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Патент USA US3075895

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Jan. 29, 1963
ca. MARISSAL
PROCESS FOR THE STABILIZATION BY PHYSICAL
OF THERMOMINERAL PLANKTONIC COMPLEXES
Filed Sept. 18, 1957
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receptacle associated withheating means and containing
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PROCESS FOR‘THE' STABILIZATIQN' BY PHYSICAL
MEANS OF THERMOMINERAL PLANKTONIC
COMPLEXES
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In this drawing; 1!)‘ is’ a receptacle adapted to' receive
a" certain quantity‘ 1170f dehydrated and atomized plank;
tonic complexes‘; This receptacle is in communication;
by means of’ at stop'jcockvv 12, with‘ the suction’ pipe 13' of
4 Claims. ((1167-90)
10 a pump‘ or of an ejector.
Moreover, the receptacle 10
is provided with an agitator 15 actuated‘ in any’ suitable
manner. Finally, the receptacle 10 is connected, by means
of a conduit 16; with'a second receptacle‘ 17, placed on a
source of heat 18' and co?tainingl'a certain quantity 19 of
tonic complexes, that is to say to the organic substances
consisting of the various micro-organisms extracted'from
natural mineral water's, then activated and cultivated by
After being ‘gathered, these planktonic complexes are
_
accompanying drawing.
Nice, Alpes Maritimes, France
Filed Sept. 18, 1957, Ser. No. 684,766
Claims priority, application France‘ July 12, 1957
a known process.
I
trated' diagrammatically, by way of ' example,’ in the’
,
Georges Marissa], 187 bis Promenade des An‘glais,
The present invention relates to thermo-mineral plank~
coating lipide;
7 One embodiment of such a coating apparatus is illus-_
15
extremely liable to deteriorate, not only because of their
lanoline or other hydrophilmie lipide. The conduit 16 is
controlled by a_ stop-cock’ 2]} and is preferably provided
with a' spring-loaded valve 21.
organic nature but also because of their very unstable
The apparatus thus described is used as follows:
colloidal constitution and the present invention relates
When the receptables 10 and 17 have been ?lled respec
to a process for the stabilization, by physical means, of 20 tively with atomized planktonic complexes 11 and lanoline
said complexes, in such a manner as to preserve for a
19, the stop-cock 20 is closed and the pump 14 and the
long time the integrity of their structure and of the active
source of heat 18 are set in action in such a manner as to
and radioactive properties which are their essential fea
produce a vacuum in the receptacle 10 and to produce
tures.
lanoline vapour in the receptacle 17 and the conduit 16.
As set forth in my Patent No. 2,866,297, it is known
The valve 21 can lift as soon as the pressure becomes too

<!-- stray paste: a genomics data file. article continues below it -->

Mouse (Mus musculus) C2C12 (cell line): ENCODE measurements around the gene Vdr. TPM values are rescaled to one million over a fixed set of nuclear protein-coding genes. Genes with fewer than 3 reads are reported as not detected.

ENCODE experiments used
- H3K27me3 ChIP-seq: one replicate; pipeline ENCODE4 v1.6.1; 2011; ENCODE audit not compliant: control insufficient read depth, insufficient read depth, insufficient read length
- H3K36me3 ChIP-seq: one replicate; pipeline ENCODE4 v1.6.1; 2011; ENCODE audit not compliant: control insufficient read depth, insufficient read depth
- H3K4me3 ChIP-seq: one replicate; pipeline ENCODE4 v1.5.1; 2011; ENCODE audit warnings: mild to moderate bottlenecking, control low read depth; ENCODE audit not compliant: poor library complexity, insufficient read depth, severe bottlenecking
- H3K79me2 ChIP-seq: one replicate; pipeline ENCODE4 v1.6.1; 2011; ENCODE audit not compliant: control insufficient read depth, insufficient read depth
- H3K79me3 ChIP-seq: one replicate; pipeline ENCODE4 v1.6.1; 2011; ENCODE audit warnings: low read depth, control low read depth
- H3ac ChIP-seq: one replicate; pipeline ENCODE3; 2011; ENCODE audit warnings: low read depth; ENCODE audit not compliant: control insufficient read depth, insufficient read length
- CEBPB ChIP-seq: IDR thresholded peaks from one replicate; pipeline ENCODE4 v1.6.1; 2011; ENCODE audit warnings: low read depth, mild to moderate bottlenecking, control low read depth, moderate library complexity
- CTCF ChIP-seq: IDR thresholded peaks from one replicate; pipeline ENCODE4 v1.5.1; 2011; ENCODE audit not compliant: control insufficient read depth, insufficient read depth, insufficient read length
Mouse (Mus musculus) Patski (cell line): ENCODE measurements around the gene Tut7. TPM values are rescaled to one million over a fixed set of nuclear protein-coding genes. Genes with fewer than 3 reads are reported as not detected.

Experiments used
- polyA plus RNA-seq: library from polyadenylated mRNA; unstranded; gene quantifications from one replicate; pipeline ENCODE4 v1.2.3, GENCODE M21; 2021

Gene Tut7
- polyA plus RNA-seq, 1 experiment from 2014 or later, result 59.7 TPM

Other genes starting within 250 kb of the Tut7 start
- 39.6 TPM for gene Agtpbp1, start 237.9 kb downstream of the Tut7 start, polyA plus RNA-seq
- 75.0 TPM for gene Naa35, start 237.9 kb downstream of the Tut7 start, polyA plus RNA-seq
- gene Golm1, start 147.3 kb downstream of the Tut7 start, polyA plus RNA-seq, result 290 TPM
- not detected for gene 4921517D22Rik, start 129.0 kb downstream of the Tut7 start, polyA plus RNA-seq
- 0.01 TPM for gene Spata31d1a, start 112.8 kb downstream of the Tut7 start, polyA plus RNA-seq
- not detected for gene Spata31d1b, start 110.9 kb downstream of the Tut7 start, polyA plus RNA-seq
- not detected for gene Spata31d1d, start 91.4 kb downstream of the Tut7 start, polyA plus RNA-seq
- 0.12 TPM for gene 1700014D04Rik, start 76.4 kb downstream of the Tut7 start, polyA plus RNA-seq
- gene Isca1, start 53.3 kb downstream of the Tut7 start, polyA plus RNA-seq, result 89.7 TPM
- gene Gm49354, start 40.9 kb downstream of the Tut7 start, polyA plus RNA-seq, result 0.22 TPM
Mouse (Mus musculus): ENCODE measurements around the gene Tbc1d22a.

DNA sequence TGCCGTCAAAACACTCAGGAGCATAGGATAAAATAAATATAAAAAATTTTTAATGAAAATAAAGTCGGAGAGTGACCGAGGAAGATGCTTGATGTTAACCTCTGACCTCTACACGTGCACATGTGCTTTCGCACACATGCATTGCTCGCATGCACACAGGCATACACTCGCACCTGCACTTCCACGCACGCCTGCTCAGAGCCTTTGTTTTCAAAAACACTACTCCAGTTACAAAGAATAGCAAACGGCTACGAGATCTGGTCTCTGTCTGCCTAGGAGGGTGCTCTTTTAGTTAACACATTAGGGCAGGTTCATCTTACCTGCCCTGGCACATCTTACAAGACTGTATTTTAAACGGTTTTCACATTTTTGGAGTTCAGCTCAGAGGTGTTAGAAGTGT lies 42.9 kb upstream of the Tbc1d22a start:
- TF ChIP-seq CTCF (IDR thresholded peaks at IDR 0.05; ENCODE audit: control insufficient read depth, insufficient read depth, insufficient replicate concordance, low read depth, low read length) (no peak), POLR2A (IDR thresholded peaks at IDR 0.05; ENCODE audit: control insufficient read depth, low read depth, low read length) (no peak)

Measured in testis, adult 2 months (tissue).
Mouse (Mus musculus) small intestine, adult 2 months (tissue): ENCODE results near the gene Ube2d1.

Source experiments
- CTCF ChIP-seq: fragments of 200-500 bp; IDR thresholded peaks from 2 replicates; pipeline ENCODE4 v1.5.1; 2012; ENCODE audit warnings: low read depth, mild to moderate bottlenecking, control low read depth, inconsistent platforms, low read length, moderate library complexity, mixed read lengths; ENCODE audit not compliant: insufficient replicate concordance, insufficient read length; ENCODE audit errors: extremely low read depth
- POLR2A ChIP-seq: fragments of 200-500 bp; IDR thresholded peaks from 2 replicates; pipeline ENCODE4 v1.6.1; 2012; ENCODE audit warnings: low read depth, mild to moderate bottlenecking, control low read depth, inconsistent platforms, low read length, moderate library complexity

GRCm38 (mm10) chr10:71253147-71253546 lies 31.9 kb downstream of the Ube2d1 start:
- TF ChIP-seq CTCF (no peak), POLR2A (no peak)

that mineral waters, and particularly those from sulphur
high in the receptacle 17 so that there is no risk of ex
springs, contain various micro-organisms which, once they
plosion to be feared.
are collected, constitute a true plankton. It has been
When the vacuum in the receptacle 10 and the tempera
found that this plankton has vitalizing and even ionizing
ture in the receptacle 17 have reached suitable values,
properties which it has already been suggested should be 30 the agitator 15 is set running in such a manner as to
turned to the advantage for various cosmetic. dietetic, and,
if necessary, dermatological uses.
The process according to the invention consists in sub
jecting the planktonic complexes ?rst to an extremely rapid
whirl the molecules of planktonic complexes and the stop
cock 20 is opened abruptly. Under the in?uence of the
vacuum, the lanoline vapours are precipitated in the
form of a mist into the receptacle 10 where they coat the
atomized planktonic complexes. Because of the extreme
freezing, for two or three seconds for example, at a very
low temperature of the order of —80°, and secondly to
ly ?ne division of the material, this coating is effected at
dehydration under vacuum. The rapidity of the freezing
the molecular scale and is therefore particularly effective.
has the effect of preventing the substances from passing
The planktonic complexes thus coated are preserved
through the secondary states usual with slower cooling;
for a long time and retain their essential active and
these secondary states would actually be liable to harm the 40 radioactive properties.
stabilization of the planktonic complexes. As for the
It is understood that the invention is in no way limited
dehydration under vacuum and at a very low temperature,
to the example of an apparatus which has just been de~
this leads, through a sublimation phenomenon, to the
scribed and that many modi?cations could be made to the
complete vaporization of the frozen water contained in
details of its construction without going outside the gen